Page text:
When Charlotte-Mecklenburg Schools announced that registration was open for its Full Remote Academy, Dawn Bratton signed her daughter up on the first day. By the time registration closed nine days later, on July 26, Bratton’s rising fifth-grader was among 52,552 students enrolled in the online-only program. That’s nearly 36% of the district’s 146,887 students enrolled in the first month of school last year.
CMS board members approved a “Plan B+ Remote” reopening scenario, in which K-12 students are assigned to one of three groups that will each get three or four in-person orientation days scheduled for the first two weeks of school. Students registered in the remote-learning academy will remain assigned to their current school but bypass the district’s in-person onboarding rotations. Additionally, they’ll continue remote learning if CMS decides during the semester to bring students back into classrooms.
Many children are missing the social interaction they’ll get at school, so parents are explaining what their kids’ “new normal” will look like for the upcoming school year.
“My conversation with my daughter is that, unfortunately, you’re not going back into the building,” Bratton said of her 10-year-old, who attends Oakhurst STEAM Academy in east Charlotte. “She doesn’t like it, and I don’t like it for her, but she understands that mom and dad are going to do the best they can to make sure this is as normal a fifth-grade year as possible.”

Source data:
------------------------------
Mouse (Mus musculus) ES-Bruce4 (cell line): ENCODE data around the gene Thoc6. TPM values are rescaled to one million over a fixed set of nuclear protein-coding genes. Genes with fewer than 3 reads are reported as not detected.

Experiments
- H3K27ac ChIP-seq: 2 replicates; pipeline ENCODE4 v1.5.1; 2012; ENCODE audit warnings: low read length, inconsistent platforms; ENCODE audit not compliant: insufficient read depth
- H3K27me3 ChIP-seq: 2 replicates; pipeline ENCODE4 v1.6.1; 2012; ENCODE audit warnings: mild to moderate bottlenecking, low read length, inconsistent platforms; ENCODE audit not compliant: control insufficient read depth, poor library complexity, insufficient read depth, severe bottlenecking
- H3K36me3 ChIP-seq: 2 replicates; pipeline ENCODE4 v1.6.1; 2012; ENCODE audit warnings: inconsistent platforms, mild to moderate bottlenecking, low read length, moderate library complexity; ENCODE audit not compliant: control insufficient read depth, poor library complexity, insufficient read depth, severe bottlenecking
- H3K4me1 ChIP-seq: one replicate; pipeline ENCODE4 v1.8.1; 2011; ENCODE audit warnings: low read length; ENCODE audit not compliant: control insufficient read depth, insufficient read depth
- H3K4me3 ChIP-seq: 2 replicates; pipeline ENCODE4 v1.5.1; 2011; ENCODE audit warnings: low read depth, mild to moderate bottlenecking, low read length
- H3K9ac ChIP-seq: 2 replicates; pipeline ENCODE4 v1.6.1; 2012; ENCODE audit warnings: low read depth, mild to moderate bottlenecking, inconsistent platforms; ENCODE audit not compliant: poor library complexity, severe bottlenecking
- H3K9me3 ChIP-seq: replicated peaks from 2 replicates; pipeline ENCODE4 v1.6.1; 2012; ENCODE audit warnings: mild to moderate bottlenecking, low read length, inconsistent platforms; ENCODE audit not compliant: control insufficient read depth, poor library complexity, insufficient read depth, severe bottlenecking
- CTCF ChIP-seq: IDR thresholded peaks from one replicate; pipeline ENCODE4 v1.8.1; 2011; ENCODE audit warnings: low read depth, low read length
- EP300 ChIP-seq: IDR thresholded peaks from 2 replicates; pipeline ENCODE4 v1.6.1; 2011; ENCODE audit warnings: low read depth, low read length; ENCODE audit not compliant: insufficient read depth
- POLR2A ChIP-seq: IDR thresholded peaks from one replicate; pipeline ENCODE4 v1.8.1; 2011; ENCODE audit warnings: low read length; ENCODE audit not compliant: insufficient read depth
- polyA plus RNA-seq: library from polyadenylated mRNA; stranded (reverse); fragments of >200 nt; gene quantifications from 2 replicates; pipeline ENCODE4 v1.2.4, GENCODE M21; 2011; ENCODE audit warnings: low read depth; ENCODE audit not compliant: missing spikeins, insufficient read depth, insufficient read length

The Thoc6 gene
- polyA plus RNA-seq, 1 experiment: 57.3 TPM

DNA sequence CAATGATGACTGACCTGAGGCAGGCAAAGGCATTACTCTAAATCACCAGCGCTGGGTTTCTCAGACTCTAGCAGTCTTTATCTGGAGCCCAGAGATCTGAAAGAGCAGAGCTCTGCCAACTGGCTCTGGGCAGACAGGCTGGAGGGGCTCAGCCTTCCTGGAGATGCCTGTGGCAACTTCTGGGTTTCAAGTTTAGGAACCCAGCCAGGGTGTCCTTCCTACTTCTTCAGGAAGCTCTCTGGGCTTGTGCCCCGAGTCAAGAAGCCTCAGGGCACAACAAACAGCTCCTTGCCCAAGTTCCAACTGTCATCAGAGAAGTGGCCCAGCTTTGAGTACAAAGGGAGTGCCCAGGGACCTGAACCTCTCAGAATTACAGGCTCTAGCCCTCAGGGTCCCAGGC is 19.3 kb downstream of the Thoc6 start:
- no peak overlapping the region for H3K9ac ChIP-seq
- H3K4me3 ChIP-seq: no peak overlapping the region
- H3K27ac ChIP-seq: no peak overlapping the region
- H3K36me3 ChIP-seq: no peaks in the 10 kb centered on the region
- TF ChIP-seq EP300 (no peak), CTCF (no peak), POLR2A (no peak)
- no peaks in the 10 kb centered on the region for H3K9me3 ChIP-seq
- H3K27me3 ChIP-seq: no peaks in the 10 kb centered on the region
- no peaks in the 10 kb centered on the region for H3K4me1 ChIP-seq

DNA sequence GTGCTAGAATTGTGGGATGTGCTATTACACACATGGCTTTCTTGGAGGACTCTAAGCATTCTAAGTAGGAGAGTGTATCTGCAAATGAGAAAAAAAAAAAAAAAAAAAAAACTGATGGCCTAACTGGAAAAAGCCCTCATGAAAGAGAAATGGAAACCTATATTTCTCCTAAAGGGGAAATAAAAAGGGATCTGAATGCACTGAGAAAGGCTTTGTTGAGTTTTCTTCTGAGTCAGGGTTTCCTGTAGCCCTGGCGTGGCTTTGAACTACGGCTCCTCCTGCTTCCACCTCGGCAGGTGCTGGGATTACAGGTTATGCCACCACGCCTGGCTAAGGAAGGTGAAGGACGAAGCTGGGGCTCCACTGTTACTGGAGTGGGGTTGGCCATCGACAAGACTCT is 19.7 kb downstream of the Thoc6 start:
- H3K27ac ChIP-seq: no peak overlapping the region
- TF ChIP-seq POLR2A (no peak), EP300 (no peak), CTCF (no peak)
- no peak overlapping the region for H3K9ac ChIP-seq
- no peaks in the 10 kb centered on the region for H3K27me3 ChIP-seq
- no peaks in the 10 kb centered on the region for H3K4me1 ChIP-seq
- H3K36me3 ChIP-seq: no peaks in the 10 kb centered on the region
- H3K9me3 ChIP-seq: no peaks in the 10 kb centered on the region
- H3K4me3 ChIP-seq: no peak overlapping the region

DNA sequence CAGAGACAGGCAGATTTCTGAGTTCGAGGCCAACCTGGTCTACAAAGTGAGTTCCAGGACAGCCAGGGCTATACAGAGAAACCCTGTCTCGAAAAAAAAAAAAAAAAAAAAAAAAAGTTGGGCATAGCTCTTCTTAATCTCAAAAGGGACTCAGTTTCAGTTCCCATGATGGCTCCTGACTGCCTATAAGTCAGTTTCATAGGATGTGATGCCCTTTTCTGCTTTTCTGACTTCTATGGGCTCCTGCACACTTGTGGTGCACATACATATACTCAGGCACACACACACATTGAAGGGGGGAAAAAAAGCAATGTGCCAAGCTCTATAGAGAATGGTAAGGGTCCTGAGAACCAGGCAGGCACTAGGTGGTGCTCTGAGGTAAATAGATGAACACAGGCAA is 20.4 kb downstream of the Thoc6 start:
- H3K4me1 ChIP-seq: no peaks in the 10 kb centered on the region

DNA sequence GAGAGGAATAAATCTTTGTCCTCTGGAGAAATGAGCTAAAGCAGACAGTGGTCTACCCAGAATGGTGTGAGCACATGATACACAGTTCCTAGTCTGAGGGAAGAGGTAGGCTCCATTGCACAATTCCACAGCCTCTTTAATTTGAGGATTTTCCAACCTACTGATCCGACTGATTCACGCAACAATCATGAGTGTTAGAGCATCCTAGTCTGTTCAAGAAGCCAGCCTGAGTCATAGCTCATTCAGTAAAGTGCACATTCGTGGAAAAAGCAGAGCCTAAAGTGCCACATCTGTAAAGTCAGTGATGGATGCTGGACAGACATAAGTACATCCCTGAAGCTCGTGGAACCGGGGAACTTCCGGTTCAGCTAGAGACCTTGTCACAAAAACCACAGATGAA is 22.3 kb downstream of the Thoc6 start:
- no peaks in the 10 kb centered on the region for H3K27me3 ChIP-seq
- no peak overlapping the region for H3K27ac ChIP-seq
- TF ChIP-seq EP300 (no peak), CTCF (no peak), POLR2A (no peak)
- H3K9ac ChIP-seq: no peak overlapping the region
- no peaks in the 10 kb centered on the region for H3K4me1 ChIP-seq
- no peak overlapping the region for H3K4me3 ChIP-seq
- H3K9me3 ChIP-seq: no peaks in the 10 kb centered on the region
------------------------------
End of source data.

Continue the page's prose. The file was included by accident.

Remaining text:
Mecklenburg County is considered a coronavirus “hot spot” by the Centers for Disease Control and Prevention. Last week, CDC Director Robert Redfield defined current hot spots as places where more than 5% of coronavirus tests come back positive.
According to the latest county data, Mecklenburg is averaging 10.9%. The county has the highest number of confirmed Covid-19 cases in the state, with 19,310 as of July 27.
The potential health risks guided Bratton’s decision to keep her daughter learning at home.
“It made no sense to risk her health for a couple of days when nine times out of 10 there was not going to be any concrete learning,” she said.
And that’s her professional opinion. Bratton is a first-grade teacher at Druid Hills Academy, a PreK-8 Title I school in west Charlotte where she’s taught the past five years. Make no mistake, she believes students should be in school buildings, but only when it’s safe to do so.
“First grade is such a crucial year. I do feel like I’m doing a disservice to my kids because we’re not in the building, and they’re not getting the one-on-one support,” she said. “With technology with the younger grades, there’s only so much they can do on their own before you have to rely on an adult. We can supply them the technology, but some things are unfortunately out of our control.”
Bratton plans to juggle between mom and teacher modes as best she can. That meant helping other parents register their students in the Full Remote Academy or taking calls and receiving texts from parents because “they feel good having someone to relate to.”
When it comes to helping her own daughter adjust to at least another four months of remote learning, she said, “We’ll take advantage as much as we can to still interact with her friends and the people at her school.”